Why I’m terrified to learn how to write – Alice Ross

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By Alice Ross

When I first received the very flattering invitation to write this post, my initial thought was, ‘Wow, that must mean I’m a proper writer’. Then I looked at the website and my next thought was ‘Oh God. I’m not a proper writer at all.’

The home page featured a host of polished authors writing about lots of authory things, such as how to plot a novel, and the importance of opening lines. Some, I discovered with rising panic, have MAs in Creative Writing, most have attended workshops, receive feedback from writing buddies, belong to writing groups, or have at least read a couple of How To books.

I haven’t done any of that.

Nor do I intend to.

Why? Because I’m ever so slightly terrified. Terrified that analysing the process will cause my creative juices to pack up and flee. Terrified that focussing on how I should be writing will detract me from actually typing a single word, and that calculating whether or not I have the correct percentage of dialogue will turn all my characters mute. Indeed, even flicking through a couple of online writing guides to help me write this piece is making me jittery as I realise I know absolutely nothing about building up to the “climactic moment”, what a “plot point” is, or when the “key event” should occur.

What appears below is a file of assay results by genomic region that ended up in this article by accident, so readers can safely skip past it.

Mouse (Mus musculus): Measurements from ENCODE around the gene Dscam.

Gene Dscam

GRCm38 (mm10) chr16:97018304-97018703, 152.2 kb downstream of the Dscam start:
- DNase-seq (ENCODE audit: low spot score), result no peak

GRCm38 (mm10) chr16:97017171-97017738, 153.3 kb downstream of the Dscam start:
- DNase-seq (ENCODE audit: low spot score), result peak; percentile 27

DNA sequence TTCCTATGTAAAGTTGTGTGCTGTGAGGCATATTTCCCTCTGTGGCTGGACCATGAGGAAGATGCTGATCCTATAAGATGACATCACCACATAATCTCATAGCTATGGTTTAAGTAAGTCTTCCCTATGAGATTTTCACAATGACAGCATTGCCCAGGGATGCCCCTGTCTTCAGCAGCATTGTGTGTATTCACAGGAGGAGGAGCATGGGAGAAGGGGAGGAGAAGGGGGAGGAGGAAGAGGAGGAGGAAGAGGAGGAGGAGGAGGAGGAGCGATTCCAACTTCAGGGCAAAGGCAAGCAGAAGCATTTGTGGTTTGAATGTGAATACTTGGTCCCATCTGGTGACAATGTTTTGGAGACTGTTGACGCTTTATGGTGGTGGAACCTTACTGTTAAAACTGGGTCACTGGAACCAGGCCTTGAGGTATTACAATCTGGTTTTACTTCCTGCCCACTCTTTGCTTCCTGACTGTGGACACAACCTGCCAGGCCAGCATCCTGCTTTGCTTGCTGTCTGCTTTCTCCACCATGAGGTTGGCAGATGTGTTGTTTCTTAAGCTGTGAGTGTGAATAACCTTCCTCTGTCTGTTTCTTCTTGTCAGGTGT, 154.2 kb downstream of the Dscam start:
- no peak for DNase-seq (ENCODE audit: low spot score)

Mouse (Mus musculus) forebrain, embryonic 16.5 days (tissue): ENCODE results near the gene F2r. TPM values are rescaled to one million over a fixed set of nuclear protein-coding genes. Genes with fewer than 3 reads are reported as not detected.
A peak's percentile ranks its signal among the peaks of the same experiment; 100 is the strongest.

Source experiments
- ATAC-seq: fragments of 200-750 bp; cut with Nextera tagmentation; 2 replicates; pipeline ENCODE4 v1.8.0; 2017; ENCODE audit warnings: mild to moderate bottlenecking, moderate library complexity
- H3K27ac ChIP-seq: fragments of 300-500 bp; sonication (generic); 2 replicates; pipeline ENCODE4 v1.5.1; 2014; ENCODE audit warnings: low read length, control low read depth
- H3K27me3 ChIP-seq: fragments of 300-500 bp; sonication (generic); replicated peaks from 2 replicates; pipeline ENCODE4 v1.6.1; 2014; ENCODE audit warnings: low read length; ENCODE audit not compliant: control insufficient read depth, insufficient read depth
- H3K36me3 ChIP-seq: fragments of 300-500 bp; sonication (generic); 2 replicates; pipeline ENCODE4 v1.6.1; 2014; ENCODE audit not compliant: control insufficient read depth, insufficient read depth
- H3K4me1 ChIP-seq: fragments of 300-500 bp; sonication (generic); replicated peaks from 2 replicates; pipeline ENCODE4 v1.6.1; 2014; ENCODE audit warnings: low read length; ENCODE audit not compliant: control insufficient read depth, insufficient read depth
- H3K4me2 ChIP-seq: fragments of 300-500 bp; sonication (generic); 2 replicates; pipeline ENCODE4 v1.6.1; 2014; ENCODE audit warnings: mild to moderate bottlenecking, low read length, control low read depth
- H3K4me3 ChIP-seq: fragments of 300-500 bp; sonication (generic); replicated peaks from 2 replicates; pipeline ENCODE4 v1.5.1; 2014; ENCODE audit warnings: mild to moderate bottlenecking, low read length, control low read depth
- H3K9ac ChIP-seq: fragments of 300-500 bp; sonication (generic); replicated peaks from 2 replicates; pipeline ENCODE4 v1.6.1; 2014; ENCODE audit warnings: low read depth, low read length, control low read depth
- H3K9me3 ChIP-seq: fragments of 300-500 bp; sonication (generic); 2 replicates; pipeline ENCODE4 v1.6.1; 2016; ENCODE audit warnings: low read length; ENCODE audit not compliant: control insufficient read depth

Or do I?

I’ve been lucky enough to have all nine of my novels published by the first publishing houses I sent them to. Admittedly, I cringe when I read back the first three, and having taken on board all the comments from copyeditors over the years, have subsequently re-edited these books myself, removing an embarrassing number of adverbs. But, years on, I have made no changes to the basic structure of these stories. Which means, I hope, that I do have “plot points”, “key events” and “climactic build up” – and all in the correct order.

Perhaps, though, had I studied the art before diving head-first into the writing world, I wouldn’t have cringed when I re-read my first attempts. Perhaps my use of adverbs would have been rigorously controlled, and my writing process much slicker.

Or perhaps I wouldn’t have written at all. Perhaps all the theory would have blown my mind and completely turned me off the idea.

My writing is purely down to instinct and learning on the job. Whether that makes me a “proper” writer or not, I have no idea. I merely do what works best for me. The old adage “write about what you know” is certainly true. And for now, I’m sticking to another: “writing how I know”.


Alice Ross is the author of four regency romance novels and five modern romps. Her latest book, A Winter’s Wish, was published by Carina UK on 30 September. She lives in north-east England with her husband and very pampered rescue dog.

www.alicerossauthor.co.uk

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